The Royal Institution of Chartered Surveyors (RICS) has unveiled plans to adapt to the future of real estate with papers on deep tech in residential property and whole life carbon assessment for the built environment.

Angelica Donati

Author Angelica Donati

RICS are advocating data sharing across residential portfolios as the first step to the successful implementation of any technology in the space.

The two co-founders of Houzen Saurabh Saxena and Angelica Donati wrote the The Deep Tech Insights paper, which takes a strategic approach to the analysis of innovative technologies including big data, machine learning, artificial intelligence, computer vision and blockchain.

Saxena and Donati analysed the use of tech in other industries to assess the present state of the market and said: “Deep technologies will shape the future of all industries, including that of residential real estate. Real estate professionals cannot afford to ignore the seismic shifts some of these technologies will bring.

“What all stakeholders in the industry should ask themselves is not ‘should I care?’ but ‘’can I afford not to care?’ We hope our research will help real estate firms and professionals embrace deep technologies and implement them in the most value adding way for their businesses.”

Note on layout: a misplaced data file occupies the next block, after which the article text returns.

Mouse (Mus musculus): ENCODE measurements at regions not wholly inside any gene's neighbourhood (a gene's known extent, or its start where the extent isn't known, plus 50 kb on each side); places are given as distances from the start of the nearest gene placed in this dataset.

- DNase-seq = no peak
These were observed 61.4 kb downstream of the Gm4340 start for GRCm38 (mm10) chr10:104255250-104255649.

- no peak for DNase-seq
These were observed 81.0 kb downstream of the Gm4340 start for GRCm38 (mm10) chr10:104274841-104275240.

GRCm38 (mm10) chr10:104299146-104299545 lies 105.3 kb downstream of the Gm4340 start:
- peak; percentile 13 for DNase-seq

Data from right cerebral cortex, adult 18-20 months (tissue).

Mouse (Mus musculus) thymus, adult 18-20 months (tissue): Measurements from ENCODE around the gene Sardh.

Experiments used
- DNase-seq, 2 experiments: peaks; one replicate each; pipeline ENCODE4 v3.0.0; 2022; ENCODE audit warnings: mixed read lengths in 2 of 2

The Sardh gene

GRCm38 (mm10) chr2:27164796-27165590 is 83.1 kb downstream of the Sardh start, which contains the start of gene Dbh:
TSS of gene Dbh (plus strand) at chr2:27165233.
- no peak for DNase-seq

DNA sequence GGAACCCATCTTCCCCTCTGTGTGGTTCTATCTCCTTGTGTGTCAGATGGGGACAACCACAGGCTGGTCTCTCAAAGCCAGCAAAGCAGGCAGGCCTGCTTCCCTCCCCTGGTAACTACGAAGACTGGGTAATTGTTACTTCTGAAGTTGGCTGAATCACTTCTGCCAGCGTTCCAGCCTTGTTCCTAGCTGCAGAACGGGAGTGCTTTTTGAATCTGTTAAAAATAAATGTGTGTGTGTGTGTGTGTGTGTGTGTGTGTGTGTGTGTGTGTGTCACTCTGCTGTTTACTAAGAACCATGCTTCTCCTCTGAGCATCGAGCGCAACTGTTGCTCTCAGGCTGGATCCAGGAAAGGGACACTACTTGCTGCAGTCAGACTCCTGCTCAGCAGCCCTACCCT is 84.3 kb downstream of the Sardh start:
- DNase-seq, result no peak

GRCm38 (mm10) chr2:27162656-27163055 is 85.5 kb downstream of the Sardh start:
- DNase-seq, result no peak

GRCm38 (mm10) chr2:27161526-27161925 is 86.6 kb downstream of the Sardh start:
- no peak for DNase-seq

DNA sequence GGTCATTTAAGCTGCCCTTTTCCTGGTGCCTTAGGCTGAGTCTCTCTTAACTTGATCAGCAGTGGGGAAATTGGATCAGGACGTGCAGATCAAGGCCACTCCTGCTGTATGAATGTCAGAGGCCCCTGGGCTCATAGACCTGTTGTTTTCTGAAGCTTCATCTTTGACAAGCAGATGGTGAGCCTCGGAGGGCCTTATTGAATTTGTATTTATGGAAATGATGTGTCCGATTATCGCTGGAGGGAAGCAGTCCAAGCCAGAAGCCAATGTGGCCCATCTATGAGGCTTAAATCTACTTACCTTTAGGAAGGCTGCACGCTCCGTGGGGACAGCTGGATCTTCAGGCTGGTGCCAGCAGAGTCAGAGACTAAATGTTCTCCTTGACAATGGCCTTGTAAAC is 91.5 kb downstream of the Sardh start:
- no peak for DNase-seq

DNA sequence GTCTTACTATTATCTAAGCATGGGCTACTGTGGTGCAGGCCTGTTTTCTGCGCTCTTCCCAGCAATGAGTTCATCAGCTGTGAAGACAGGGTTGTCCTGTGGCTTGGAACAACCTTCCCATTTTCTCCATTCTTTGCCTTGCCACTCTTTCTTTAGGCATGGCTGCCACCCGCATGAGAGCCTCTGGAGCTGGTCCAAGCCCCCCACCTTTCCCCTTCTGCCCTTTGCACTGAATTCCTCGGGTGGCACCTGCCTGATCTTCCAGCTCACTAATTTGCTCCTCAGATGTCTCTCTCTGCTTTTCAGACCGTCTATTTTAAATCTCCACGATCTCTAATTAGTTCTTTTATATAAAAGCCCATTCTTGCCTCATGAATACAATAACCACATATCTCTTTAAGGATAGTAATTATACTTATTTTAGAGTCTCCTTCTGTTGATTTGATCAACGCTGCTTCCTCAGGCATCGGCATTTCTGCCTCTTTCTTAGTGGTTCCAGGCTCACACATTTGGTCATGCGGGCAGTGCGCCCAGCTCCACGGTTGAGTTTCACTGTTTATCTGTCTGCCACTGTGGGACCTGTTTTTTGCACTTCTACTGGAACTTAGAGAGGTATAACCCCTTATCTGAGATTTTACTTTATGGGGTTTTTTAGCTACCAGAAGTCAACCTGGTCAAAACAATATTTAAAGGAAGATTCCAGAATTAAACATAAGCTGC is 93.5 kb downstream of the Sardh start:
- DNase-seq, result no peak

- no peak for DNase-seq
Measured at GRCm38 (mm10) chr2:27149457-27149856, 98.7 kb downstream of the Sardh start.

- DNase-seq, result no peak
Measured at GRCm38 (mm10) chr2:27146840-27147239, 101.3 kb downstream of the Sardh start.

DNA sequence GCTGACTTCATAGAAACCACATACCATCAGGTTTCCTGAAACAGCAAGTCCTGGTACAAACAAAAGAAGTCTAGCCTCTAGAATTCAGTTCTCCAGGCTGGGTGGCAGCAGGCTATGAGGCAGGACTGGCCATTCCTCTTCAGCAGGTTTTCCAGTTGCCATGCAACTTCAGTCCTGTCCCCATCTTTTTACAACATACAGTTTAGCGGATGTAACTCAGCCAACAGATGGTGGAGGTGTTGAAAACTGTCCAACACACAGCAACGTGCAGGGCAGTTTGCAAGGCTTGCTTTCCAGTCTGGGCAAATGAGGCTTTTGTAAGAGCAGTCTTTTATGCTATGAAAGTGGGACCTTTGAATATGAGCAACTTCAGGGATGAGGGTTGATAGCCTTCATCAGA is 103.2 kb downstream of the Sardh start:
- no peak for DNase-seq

Whole life carbon

Ursula hartenberger

RICS head of sustainability Ursula Hartenberger

Alongside this, RICS has released its first professional statement demanding its members to follow requirements for conducting whole life carbon assessments for construction projects.

The new standard sets out how RICS professionals should assess the carbon emissions arising from built projects throughout a building’s lifecycle. It addresses embodied emissions of all components making up a built asset over all life cycle stages: from extracting raw materials to any maintenance, repair, replacement and potential future demolition and disposal. 

RICS worked at COP23 in Bonn last month to further the efforts in support of the commitments made under the Paris Agreement in 2015, along with governments and sector professionals.

Energy use in buildings and construction represent more than one-third of global energy consumption and contributes to nearly 25% of greenhouse gas emissions worldwide.

The “Whole life carbon assessment for the built environment” will become mandatory for use in May 2018.

“By going beyond operational and including embodied emissions, this new standard will provide sector stakeholders with an improved understanding and consistent measurement of the whole life carbon emissions of built assets,” said Ursula Hartenberger, RICS global head of sustainability.

“This, in turn, will help with comparing of results, benchmarking and target setting, and ultimately it this standard will contribute to reducing carbon emissions.”